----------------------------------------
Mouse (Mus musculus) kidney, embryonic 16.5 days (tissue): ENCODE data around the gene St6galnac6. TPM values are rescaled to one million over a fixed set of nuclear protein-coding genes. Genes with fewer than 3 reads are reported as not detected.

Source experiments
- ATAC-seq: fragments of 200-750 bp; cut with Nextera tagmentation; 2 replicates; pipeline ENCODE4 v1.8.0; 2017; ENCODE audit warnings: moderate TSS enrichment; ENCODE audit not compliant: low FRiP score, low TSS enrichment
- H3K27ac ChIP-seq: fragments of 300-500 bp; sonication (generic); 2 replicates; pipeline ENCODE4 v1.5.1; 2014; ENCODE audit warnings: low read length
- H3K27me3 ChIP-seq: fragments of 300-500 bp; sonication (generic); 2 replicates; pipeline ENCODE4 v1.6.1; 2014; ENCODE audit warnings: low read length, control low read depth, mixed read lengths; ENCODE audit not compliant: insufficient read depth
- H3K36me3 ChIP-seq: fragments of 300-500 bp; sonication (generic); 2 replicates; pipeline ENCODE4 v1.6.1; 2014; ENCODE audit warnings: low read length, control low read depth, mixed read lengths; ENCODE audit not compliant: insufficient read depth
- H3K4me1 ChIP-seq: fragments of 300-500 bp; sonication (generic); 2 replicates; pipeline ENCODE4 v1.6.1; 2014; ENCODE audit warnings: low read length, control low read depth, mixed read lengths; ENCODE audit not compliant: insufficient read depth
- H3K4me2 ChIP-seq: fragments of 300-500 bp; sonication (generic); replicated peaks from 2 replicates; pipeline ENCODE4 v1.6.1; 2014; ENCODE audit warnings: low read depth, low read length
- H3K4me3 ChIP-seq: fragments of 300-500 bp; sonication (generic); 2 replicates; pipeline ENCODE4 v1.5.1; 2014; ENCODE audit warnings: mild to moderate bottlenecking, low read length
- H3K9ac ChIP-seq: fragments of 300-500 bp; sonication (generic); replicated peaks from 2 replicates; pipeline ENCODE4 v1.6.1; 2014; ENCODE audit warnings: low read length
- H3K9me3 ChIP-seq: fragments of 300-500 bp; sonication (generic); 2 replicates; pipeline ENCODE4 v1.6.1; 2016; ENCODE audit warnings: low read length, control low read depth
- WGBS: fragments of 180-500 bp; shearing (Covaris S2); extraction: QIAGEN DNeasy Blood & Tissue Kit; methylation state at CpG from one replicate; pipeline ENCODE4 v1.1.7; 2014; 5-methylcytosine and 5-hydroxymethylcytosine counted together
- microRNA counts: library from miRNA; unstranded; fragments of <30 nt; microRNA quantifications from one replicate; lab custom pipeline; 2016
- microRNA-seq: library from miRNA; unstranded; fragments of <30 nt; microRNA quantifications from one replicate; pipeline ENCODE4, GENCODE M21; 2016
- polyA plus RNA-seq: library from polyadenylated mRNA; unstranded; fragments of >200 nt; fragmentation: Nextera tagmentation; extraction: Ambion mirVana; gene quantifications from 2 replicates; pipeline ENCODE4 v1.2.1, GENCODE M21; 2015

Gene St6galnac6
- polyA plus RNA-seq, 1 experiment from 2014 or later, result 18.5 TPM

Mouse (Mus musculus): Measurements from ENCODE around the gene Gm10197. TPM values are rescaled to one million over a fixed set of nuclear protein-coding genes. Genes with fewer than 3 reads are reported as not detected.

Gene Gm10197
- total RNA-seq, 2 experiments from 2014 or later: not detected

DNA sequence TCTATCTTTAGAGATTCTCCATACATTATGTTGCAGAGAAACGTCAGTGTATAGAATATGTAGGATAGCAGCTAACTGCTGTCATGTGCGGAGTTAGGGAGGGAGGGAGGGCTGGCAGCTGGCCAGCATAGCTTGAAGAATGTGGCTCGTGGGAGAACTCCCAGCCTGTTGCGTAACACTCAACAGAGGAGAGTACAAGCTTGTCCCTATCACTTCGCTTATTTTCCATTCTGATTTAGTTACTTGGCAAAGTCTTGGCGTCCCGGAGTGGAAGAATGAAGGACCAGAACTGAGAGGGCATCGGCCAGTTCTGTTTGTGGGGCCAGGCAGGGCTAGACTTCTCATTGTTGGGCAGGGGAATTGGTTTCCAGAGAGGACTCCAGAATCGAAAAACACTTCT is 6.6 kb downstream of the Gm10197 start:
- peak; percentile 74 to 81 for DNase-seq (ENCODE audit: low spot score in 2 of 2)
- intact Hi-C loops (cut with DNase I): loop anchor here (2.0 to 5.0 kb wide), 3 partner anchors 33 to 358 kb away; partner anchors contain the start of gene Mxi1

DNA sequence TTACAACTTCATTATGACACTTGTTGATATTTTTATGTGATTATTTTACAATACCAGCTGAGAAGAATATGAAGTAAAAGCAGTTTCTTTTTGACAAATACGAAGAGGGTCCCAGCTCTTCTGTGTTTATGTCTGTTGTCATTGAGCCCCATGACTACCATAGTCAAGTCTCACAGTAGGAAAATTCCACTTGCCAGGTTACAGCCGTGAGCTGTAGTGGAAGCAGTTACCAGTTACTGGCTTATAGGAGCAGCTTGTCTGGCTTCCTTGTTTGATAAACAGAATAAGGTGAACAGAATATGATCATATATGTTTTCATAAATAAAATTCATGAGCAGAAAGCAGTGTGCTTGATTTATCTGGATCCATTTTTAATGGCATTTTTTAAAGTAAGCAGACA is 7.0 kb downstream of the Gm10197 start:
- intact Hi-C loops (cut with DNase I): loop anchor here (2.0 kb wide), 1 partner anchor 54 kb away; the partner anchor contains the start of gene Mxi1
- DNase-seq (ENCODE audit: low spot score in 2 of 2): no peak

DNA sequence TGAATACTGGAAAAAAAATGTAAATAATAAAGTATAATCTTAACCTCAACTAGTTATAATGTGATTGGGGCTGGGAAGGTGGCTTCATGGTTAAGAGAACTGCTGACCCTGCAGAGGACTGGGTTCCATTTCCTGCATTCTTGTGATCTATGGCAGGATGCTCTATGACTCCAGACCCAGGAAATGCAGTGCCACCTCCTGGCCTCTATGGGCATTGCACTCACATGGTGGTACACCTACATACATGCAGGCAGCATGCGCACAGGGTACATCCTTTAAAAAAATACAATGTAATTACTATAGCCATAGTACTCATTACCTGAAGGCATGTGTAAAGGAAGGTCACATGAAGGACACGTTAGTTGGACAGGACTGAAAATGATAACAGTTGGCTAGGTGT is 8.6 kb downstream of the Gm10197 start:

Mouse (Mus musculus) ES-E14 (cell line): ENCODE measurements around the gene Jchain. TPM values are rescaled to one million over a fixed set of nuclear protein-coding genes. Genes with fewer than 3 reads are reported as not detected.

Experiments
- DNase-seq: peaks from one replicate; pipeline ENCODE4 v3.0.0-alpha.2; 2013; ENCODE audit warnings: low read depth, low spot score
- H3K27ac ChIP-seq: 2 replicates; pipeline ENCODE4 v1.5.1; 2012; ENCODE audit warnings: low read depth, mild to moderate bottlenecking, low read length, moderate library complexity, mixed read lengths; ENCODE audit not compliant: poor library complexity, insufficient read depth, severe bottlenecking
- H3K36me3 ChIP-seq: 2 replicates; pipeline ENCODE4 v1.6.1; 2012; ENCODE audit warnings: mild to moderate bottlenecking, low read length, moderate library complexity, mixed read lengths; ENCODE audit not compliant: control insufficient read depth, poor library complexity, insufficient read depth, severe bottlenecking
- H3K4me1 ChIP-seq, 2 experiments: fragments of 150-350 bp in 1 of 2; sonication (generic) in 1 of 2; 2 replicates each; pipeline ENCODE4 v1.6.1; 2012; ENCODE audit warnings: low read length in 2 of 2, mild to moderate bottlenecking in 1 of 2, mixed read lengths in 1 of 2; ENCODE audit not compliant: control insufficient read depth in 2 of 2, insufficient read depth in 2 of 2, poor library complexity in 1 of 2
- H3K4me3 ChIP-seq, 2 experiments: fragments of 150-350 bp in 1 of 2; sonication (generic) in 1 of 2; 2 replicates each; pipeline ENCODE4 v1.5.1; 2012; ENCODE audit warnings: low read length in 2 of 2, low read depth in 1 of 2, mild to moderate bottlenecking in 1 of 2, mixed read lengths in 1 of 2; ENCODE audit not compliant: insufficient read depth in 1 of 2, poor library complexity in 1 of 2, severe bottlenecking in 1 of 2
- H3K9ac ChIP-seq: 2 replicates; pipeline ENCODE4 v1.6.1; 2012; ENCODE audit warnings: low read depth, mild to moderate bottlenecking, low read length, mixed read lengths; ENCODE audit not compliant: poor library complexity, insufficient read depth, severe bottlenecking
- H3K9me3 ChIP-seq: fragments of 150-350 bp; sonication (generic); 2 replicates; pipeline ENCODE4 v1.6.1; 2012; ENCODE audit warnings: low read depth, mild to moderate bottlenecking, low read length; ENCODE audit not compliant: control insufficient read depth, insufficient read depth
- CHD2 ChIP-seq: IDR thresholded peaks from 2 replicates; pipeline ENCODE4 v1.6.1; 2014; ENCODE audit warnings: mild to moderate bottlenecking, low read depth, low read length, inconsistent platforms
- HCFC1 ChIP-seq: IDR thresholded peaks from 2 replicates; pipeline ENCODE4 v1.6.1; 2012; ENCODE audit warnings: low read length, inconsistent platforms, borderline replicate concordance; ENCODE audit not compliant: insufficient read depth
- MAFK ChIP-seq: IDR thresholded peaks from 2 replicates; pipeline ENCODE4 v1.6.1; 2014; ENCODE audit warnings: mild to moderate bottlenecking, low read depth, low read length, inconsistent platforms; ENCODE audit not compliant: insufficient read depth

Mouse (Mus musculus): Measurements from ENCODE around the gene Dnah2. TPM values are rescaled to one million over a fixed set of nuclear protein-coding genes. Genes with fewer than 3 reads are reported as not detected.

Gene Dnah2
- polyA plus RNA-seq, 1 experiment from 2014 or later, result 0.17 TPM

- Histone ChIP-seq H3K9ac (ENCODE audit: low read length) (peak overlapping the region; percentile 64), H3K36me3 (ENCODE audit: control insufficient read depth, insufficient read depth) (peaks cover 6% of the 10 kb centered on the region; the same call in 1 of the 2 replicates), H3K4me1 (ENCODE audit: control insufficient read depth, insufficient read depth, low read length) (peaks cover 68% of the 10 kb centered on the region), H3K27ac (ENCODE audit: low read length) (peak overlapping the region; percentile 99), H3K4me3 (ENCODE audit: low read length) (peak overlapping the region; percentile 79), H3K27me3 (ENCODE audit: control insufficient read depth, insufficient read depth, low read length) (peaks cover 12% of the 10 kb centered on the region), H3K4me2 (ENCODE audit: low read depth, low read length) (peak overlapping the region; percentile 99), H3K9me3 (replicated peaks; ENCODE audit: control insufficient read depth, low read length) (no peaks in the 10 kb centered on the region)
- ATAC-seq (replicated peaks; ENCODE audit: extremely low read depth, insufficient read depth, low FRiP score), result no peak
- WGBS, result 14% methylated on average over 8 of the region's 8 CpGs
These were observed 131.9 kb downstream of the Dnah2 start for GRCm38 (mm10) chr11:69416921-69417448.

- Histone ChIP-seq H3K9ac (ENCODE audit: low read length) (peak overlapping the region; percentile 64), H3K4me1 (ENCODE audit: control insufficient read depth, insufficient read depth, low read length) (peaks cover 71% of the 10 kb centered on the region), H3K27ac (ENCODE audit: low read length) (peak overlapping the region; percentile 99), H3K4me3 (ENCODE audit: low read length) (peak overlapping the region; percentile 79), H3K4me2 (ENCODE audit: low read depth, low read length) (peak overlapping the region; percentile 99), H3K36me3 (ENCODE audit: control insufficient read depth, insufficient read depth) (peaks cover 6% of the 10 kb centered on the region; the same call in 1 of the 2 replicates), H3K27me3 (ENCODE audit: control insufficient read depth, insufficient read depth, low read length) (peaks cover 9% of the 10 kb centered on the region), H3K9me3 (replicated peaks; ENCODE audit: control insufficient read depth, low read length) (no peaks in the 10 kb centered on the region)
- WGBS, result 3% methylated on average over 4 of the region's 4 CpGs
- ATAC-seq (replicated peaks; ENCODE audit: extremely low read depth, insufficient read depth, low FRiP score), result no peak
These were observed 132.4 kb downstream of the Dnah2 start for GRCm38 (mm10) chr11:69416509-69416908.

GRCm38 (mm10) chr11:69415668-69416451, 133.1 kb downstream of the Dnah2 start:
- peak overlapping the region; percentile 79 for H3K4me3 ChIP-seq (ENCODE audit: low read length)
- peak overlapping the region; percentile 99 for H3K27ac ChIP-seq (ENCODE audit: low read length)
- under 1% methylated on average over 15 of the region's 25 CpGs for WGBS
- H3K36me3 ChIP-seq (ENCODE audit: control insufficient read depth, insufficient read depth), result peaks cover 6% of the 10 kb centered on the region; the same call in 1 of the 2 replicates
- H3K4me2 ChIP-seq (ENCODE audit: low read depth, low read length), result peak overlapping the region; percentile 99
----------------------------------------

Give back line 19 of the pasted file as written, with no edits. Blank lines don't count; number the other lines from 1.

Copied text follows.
Gene Gm10197